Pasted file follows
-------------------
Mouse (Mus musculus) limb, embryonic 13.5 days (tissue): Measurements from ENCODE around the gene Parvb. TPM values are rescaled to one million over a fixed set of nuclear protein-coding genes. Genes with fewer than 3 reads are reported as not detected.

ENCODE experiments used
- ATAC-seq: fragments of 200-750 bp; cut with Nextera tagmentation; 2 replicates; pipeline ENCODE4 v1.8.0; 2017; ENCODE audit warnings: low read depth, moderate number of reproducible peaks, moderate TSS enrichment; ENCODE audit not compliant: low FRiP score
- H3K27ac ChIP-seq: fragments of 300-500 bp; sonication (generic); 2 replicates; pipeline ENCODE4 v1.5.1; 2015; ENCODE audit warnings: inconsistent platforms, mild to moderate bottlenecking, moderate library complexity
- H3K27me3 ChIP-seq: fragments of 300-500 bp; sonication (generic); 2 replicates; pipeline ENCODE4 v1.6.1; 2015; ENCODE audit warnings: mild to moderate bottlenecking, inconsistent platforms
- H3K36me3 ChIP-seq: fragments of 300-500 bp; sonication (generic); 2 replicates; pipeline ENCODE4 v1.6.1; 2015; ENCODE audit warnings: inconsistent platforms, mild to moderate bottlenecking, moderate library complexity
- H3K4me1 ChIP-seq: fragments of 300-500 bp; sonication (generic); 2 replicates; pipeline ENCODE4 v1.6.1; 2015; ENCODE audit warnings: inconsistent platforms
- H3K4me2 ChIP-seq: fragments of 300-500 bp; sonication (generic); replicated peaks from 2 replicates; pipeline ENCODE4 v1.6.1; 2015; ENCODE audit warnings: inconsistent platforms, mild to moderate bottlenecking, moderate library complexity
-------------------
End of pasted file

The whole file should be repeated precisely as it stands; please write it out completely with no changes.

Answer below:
Mouse (Mus musculus) limb, embryonic 13.5 days (tissue): Measurements from ENCODE around the gene Parvb. TPM values are rescaled to one million over a fixed set of nuclear protein-coding genes. Genes with fewer than 3 reads are reported as not detected.

ENCODE experiments used
- ATAC-seq: fragments of 200-750 bp; cut with Nextera tagmentation; 2 replicates; pipeline ENCODE4 v1.8.0; 2017; ENCODE audit warnings: low read depth, moderate number of reproducible peaks, moderate TSS enrichment; ENCODE audit not compliant: low FRiP score
- H3K27ac ChIP-seq: fragments of 300-500 bp; sonication (generic); 2 replicates; pipeline ENCODE4 v1.5.1; 2015; ENCODE audit warnings: inconsistent platforms, mild to moderate bottlenecking, moderate library complexity
- H3K27me3 ChIP-seq: fragments of 300-500 bp; sonication (generic); 2 replicates; pipeline ENCODE4 v1.6.1; 2015; ENCODE audit warnings: mild to moderate bottlenecking, inconsistent platforms
- H3K36me3 ChIP-seq: fragments of 300-500 bp; sonication (generic); 2 replicates; pipeline ENCODE4 v1.6.1; 2015; ENCODE audit warnings: inconsistent platforms, mild to moderate bottlenecking, moderate library complexity
- H3K4me1 ChIP-seq: fragments of 300-500 bp; sonication (generic); 2 replicates; pipeline ENCODE4 v1.6.1; 2015; ENCODE audit warnings: inconsistent platforms
- H3K4me2 ChIP-seq: fragments of 300-500 bp; sonication (generic); replicated peaks from 2 replicates; pipeline ENCODE4 v1.6.1; 2015; ENCODE audit warnings: inconsistent platforms, mild to moderate bottlenecking, moderate library complexity